6 However, governments were confronted with rising public debt while having no immediate possibility of increasing revenues. Several countries were faced with stock-market speculation against their debt which was believed to be safe but in reality was not. As this situation became clear, some of them were downgraded by the rating agencies because of their limited ability to repay funds borrowed on the markets that were needed to finance their public debt. Several countries with high budget deficits in relation to their GDP therefore ended up facing the possibility of being overwhelmed by their debt burden.
7 The Committee on Economic Affairs and Development has lost no time in looking into the issue of the political consequences of the economic crisis, both in previous reports and in those currently under preparation such as the one on “Over-indebtedness of states: a danger for democracy and human rights” (rapporteur: Pieter Omtzigt, Netherlands, EPP/CD). Moreover, its reportNote debated during the plenary session of the Parliamentary Assembly of the Council of Europe in January 2009 underlined that “governments should be reminded that, despite financial difficulties, citizens’ social, economic and human rights must be safeguarded in order to avoid undermining the very foundations of democracy”.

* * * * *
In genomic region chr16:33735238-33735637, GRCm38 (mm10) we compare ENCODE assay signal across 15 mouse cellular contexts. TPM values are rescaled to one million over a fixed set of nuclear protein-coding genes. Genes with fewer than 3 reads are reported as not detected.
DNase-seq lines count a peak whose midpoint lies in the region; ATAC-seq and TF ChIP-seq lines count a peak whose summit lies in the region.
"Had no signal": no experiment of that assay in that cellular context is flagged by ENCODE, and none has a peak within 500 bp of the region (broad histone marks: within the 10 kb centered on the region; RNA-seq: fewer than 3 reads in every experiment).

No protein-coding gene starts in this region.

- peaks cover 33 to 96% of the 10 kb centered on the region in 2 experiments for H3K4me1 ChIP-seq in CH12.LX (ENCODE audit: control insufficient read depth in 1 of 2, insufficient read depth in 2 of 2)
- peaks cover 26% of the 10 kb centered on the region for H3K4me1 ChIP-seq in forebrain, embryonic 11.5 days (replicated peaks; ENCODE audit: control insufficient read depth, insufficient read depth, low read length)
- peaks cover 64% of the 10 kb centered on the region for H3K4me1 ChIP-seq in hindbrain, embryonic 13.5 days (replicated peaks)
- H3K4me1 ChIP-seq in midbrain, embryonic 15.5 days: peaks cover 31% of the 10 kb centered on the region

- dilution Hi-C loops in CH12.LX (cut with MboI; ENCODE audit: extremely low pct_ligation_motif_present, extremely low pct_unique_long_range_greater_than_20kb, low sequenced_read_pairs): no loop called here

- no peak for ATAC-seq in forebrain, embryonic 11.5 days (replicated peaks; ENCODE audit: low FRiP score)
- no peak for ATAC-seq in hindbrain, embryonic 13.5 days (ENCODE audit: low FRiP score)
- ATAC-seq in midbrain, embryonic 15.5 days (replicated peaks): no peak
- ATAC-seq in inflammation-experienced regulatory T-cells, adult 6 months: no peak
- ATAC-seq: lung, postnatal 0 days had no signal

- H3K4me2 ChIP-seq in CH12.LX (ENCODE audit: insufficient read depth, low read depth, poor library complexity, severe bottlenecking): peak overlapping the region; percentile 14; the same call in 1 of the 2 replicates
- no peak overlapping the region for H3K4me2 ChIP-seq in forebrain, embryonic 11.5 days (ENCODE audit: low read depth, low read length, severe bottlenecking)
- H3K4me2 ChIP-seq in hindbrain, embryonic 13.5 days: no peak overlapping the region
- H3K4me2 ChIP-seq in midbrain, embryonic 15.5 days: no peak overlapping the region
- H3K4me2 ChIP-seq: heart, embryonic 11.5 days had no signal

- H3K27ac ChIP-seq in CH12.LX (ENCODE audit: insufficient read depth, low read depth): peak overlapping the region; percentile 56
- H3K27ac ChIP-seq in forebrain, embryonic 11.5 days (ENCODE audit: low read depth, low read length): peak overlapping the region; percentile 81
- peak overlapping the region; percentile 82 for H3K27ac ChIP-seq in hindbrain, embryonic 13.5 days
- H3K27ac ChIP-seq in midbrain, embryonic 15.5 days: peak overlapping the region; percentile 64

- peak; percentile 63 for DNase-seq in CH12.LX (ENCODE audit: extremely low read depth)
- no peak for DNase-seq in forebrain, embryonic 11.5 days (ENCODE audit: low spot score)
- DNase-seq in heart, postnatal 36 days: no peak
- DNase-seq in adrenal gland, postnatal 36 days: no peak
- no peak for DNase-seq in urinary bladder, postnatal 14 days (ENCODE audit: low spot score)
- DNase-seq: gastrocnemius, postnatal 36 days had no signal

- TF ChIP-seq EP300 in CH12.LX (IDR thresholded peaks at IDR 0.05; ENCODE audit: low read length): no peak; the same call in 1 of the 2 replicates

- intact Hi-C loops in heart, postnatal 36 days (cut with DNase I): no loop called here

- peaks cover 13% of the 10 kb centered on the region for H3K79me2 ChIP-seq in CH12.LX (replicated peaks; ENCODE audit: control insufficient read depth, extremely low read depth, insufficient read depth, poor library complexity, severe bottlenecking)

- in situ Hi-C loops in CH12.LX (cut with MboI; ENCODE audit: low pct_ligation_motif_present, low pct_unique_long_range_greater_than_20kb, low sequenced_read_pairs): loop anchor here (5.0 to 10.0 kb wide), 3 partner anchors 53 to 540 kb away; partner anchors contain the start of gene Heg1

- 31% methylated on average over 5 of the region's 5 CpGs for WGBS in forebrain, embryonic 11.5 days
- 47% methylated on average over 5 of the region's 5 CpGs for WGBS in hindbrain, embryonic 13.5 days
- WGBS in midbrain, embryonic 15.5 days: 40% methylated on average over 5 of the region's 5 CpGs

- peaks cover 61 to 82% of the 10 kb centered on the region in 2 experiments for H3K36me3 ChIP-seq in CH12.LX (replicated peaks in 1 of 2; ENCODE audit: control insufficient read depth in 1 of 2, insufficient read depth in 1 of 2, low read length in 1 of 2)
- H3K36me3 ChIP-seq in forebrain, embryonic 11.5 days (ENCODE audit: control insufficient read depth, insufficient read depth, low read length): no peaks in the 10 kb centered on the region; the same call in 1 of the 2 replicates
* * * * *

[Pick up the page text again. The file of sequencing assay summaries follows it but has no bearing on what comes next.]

3 Phase 2: excessive government debt

8 At the start of 2010, the economic crisis entered a second phase involving a development that is much more critical as regards the democratic stability of the various Council of Europe member states and has much more worrying political consequences: excessive government debt.
9 The G20’s declarations on regulating international finance were not followed by action and many banks and financial institutions, which had been bailed out with public funds at very low interest rates, believed there would be a return to “business as usual”. However, this was to ignore that the crisis would reveal the mismanagement and the imbalance of public finances which was highlighted by the rating agencies. Consequently, countries such as Greece, Spain and Portugal, and then the whole of Europe, were plunged into a state of anxiety which, in many places, turned to public anger.